Zimmerit on the Front Hull of a Panther Ausf. A (Radio Operator's Position)
Zimmerit on the Front Hull of a Panther Ausf. A (Driver's Position)
Zimmerit Zimmerit was first made available during the summer of 1943 as a counter to magnetic and adhesive anti-tank mines. The British had an adhesive "sticky bomb" for this purpose, and the Germans had lost several panzers to it during the attacks on France and the Low Countries, Greece and North Africa. Oddly, the German’s were the only large scale users of magnetic AT mines. How It Works The coating worked by providing a non-conducting, irregular surface that would reduce the area of contact between a mine and the tank's hull, as well as putting more distance between the hull and the mine. This would cause a magnetic mine to fall off due to its own weight and the vibration of the vehicle. Zimmerit possessed no anti-magnetic properties of its own; rather it defeated the mines by simply disallowing contact and providing distance.
The reported anti-magnetic properties of Zimmerit stem from a British war-time report, "'Zimmerit', Anti-Magnetic Plaster for AFVs", ( by Major J.W. Thompson and Mr. C.E. Hollis, July 1945). According to the report, Zimmerit was a mixture of: 40% barium sulphate 25% polyvinyl acetate 10% saw dust 10% zinc sulphide 15% ochre pigment Zimmerit was factory applied to all tanks and closed top SP guns but rarely to anything else.There are however, pictures of a Marder III Ausf. M and a SdKfz. 251 Ausf. D with Zimmerit application. Deployment and Use There were orders issued late in 1942 that outlined several temporary measures for use before production Zimmerit became available. This may explains the variety of Zimmerit patterns and applications on odd vehicles during the first half of 1943.
Production Zimmerit was applied only to an AFV's vertical surfaces, and the protection gained was twofold: first, it created a rough surface and consequently reduced the area of contact - this defeated the "sticky bombs"; second, it put distance between the hull and the mine - this defeated magnetic mines. It is important tore-iterate that Zimmerit possessed no "anti-magnetic" properties of its own, rather it defeated the mines in the previous manners. In Sept 1944, the application of Zimmerit was phased out.
There were of rumors that impacts from shells would set the Zimmerit on fire, destroying the tank even if the shell didn't. These rumors were investigated, and found to be untrue.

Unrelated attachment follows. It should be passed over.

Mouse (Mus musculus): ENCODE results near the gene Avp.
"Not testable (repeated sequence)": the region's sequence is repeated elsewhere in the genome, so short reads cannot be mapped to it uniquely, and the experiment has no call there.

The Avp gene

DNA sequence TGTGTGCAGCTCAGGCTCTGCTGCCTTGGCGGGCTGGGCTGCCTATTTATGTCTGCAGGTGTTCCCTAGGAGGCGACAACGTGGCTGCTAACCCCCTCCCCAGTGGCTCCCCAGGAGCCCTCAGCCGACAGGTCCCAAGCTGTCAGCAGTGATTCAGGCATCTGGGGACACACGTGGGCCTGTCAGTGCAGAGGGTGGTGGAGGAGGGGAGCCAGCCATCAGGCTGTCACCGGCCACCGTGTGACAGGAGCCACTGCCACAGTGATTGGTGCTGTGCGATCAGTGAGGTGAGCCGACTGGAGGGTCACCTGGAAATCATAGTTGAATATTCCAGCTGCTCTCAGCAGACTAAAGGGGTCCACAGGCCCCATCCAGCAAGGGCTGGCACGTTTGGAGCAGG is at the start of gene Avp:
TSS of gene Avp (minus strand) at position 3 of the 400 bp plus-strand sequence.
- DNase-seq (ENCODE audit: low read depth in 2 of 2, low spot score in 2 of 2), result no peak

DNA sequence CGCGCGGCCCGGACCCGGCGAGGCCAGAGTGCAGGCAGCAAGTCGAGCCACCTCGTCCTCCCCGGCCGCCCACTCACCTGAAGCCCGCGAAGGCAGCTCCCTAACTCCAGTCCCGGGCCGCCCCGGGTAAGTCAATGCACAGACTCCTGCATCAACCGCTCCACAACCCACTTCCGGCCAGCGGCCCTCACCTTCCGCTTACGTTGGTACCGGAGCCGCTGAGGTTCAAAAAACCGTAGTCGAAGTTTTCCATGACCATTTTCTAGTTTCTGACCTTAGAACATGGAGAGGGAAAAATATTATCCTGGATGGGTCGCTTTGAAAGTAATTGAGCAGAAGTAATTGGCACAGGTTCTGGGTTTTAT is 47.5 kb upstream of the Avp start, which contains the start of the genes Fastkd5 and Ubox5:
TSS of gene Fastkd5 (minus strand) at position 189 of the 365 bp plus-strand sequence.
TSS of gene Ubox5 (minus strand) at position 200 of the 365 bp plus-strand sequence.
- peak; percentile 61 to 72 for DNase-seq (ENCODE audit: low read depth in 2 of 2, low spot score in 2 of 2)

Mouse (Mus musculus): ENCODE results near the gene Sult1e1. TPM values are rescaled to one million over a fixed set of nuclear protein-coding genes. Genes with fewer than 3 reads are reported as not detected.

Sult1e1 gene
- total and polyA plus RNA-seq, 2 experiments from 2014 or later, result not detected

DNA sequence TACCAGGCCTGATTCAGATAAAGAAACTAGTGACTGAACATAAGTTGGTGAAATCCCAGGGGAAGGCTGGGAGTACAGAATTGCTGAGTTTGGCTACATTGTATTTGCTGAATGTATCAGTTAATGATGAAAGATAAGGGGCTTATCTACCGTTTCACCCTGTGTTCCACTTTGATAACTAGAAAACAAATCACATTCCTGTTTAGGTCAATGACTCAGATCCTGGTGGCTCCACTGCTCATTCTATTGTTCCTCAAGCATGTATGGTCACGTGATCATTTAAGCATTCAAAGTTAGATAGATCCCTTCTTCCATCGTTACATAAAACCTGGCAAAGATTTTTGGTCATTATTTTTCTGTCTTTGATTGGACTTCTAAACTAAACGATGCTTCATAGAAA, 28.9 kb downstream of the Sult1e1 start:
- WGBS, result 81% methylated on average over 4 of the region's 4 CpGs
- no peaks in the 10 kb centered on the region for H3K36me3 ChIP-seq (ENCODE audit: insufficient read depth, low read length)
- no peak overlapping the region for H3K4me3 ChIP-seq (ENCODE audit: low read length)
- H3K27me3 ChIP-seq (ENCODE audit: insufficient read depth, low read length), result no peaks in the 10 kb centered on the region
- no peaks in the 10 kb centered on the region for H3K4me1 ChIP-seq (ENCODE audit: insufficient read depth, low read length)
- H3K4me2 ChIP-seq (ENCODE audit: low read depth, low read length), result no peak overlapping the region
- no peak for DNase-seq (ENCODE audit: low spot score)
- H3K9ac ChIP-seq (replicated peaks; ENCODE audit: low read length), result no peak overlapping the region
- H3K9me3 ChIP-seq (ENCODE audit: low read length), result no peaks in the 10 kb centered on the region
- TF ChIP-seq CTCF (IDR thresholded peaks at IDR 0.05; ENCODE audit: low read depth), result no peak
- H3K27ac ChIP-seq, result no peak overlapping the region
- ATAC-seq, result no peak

Zimmerit may have been phased out due to its being rendered obsolete by greatly improved AT weapons.
Application of Zimmerit also added several days to the time required to produce each AFV, and this was unacceptable when a shortage of AFVs existed
Application Zimmerit was applied to the armor plates in an even layer, which would then be separated into small squares of approximately five by five mm., after which it should be left to dry in four hours. It was then hardened with a blow torch, after which the Zimmerit should be raised with a spatula, in a series of ridges. It was usually applied at the factories, which resulted in relatively uniform patterns (which varied from factory to factory, though, as not all used the methods described above). In an OKH order dated 1943-12-29, Zimmerit was to be applied on the following vehicles:
It was applied to all surfaces of the hull and superstructure, including surfaces under the armor skirts. Zimmerit should not be applied to armor skirts, turret, external engine parts, lamps, tools, tracks and similar places. The Zimmerit would have either worn of these places quickly, or wouldn't have had any effect, as the magnetic mines couldn’t have been placed on the locations (such as the turret), or wouldn't damage the vehicle (such as armor skirts and lamps) anyway. Zimmerit is still often seen on turrets, and sometimes on armor skirts, regardless, but rarely if ever on tools or tracks Zimmerit Patterns Zimmerit was applied in a number of different patterns. Photographic evidence suggests that certain "standardised" patterns were applied to certain vehicles. This may have been the result of preferences at particular plants. Below is a table showing which vehicle received what pattern, (this is a general guide and contradictions abound).
All but very early and final
Not on Ferdinand
Not known if applied
Jagdpanther (very early)
Early mantlet vehicles only
Possibly only on Porsche suspension vehicles
Kingtiger (early, mid)
All Porsche turrets and early Henschel
Panther D(late), A(all), G(early)
Vertical ridged with secondary cross-hatch
Ausf. D rebuilds only
Pz. III M,N (late)
Pz. IV H(mid/late), J(early)
Sometimes on side skirts
Pz. IV L/70 (early)
Pz. Jg. IV Ausf. F
StuG III G (early, mid)
Waffle / Ridged
StuG. IV (early, mid)
Ridged, "zigzag" on hull sides.
Zimmerit left over from conversion
Tiger I (mid, late)
Raked on hull, ridged on turret.
SPIELBERGER, Walter J.Sturmgeschutz & Its Variants, (Spielberger German Armor & Military Vehicles Series, Vol 2). Schiffer Publishing, 1933